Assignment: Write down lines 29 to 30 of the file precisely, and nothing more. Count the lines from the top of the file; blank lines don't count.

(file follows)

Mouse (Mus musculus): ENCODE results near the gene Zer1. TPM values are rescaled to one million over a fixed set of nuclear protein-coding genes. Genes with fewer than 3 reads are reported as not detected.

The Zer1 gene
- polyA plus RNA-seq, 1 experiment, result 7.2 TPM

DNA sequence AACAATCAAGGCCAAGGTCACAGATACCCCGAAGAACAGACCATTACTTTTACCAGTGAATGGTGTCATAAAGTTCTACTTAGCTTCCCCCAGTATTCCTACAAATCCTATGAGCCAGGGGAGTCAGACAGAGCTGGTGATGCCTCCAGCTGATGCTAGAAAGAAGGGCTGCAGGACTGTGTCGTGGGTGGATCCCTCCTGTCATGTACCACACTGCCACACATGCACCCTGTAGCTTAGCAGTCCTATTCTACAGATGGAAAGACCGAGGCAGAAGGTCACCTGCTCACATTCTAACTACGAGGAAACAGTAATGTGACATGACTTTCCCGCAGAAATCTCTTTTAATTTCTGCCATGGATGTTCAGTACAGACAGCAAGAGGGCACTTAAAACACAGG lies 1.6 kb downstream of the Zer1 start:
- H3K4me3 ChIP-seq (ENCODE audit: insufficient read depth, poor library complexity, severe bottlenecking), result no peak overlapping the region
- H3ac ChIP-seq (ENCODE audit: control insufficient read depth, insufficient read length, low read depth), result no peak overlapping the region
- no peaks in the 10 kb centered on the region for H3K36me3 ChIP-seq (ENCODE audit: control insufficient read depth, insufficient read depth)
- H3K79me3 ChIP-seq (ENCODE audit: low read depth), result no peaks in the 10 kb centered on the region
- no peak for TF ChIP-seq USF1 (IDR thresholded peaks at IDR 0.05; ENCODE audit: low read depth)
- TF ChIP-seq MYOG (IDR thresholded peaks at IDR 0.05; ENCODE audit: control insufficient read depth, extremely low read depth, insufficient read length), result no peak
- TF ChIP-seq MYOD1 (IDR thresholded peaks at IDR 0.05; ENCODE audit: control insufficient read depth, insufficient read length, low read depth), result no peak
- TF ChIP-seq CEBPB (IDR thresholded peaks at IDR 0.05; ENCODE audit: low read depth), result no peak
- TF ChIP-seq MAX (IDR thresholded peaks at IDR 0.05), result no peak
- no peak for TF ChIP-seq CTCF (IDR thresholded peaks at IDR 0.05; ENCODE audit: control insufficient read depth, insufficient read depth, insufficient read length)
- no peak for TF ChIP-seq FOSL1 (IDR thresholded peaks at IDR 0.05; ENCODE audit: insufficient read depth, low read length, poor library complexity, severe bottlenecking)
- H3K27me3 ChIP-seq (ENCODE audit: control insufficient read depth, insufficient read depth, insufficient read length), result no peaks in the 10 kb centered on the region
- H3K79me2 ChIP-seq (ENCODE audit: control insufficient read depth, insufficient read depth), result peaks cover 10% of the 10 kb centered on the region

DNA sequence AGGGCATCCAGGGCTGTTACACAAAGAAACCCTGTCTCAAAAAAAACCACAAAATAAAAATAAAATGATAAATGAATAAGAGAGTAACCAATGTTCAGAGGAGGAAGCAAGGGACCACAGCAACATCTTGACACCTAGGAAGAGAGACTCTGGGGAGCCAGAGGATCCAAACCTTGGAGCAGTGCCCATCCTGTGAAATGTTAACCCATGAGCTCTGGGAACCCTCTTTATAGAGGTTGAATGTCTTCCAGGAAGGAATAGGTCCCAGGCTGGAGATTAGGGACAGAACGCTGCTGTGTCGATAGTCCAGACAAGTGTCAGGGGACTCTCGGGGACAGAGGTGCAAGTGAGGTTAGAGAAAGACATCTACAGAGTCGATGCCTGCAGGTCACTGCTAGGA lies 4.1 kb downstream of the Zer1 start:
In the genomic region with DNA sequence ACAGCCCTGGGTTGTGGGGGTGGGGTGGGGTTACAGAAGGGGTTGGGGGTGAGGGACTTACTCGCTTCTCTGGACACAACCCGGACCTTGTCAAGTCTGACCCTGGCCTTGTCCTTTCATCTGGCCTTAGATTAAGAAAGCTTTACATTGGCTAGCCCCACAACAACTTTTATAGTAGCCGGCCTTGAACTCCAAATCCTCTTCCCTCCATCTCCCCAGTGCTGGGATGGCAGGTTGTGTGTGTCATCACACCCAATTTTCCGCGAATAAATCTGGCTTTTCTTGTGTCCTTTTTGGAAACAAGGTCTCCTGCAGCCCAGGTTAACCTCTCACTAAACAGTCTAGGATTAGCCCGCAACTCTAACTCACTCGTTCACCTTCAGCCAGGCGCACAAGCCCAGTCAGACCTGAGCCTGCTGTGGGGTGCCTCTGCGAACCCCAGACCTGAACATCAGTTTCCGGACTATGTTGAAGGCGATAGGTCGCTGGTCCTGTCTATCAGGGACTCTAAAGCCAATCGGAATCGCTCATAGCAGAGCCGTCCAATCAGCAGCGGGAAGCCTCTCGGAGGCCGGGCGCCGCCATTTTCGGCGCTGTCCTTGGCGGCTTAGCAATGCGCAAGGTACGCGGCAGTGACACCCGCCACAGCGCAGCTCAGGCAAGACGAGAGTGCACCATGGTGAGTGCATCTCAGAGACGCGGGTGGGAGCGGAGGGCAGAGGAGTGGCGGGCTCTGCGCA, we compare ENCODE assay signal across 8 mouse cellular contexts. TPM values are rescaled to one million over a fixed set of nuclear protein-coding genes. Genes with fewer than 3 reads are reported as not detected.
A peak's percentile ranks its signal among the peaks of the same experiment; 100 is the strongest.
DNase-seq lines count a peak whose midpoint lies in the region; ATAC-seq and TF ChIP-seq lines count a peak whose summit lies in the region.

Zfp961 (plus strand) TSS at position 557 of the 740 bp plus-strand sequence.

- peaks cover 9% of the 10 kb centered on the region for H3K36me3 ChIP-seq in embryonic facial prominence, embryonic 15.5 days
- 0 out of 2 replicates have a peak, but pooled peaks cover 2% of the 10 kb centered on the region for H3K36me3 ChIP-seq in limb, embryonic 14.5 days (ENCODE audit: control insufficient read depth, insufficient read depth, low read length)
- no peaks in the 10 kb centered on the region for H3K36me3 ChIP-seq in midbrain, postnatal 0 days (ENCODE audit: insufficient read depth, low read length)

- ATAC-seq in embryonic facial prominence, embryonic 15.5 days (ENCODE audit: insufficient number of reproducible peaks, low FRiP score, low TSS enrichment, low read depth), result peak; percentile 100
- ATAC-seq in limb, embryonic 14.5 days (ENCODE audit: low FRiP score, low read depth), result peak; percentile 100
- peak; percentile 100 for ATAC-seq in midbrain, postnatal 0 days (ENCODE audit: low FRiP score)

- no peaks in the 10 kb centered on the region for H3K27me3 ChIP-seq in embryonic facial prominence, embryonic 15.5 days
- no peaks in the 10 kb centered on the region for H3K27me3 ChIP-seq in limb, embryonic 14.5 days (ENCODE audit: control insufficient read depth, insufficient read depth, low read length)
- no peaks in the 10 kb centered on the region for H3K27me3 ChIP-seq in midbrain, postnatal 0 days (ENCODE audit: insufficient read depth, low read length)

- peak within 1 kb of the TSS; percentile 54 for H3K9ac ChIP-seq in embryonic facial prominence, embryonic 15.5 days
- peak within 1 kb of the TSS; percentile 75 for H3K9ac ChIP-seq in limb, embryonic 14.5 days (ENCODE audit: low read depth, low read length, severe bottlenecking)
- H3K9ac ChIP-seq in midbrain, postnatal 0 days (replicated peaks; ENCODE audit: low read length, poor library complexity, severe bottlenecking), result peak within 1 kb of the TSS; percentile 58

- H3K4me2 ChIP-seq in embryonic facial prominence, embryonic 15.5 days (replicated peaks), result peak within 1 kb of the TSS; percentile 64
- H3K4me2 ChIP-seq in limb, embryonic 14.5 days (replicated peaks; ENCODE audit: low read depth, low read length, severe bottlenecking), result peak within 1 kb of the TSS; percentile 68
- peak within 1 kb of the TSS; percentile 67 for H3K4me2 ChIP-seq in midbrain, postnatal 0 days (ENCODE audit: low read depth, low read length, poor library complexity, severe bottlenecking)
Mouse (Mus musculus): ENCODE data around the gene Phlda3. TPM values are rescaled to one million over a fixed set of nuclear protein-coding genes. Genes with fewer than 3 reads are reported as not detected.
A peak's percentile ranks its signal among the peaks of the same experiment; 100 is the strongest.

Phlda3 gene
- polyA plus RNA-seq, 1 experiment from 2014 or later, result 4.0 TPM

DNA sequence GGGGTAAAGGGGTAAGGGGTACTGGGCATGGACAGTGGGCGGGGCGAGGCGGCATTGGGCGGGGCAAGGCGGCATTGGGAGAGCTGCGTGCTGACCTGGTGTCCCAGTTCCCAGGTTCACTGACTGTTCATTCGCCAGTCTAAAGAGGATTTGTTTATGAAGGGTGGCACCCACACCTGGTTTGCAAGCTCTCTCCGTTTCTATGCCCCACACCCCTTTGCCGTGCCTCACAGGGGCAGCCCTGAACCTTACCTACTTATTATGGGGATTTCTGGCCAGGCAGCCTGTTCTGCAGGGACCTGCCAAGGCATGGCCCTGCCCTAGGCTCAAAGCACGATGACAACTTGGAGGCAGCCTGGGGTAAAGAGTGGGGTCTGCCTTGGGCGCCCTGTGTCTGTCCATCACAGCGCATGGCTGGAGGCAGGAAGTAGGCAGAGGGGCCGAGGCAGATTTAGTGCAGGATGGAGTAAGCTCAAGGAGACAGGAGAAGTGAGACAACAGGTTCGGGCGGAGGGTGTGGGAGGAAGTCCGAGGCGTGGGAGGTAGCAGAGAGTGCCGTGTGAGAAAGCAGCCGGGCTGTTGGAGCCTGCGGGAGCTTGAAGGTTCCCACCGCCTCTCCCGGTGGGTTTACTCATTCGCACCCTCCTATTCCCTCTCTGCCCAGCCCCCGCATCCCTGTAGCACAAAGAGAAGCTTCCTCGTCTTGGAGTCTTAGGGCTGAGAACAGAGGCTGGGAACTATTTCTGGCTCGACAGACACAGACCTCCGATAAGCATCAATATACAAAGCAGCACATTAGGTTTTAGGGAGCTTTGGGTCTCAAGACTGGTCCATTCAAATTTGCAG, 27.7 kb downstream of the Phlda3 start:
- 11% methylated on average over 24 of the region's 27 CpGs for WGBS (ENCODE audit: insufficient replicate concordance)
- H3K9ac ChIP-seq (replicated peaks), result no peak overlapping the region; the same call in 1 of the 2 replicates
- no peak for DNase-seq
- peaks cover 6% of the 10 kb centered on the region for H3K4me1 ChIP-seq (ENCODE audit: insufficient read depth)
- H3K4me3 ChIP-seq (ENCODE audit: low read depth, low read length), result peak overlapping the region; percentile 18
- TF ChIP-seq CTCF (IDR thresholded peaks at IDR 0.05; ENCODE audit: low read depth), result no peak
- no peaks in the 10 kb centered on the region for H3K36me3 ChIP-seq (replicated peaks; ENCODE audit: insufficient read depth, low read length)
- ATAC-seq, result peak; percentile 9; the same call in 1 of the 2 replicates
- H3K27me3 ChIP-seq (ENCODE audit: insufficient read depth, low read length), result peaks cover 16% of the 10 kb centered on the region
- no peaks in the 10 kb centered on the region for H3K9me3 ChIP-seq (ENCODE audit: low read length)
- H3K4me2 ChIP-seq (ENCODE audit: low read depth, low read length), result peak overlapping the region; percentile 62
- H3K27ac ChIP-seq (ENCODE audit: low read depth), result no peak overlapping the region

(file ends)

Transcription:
- no peaks in the 10 kb centered on the region for H3K27me3 ChIP-seq in embryonic facial prominence, embryonic 15.5 days
- no peaks in the 10 kb centered on the region for H3K27me3 ChIP-seq in limb, embryonic 14.5 days (ENCODE audit: control insufficient read depth, insufficient read depth, low read length)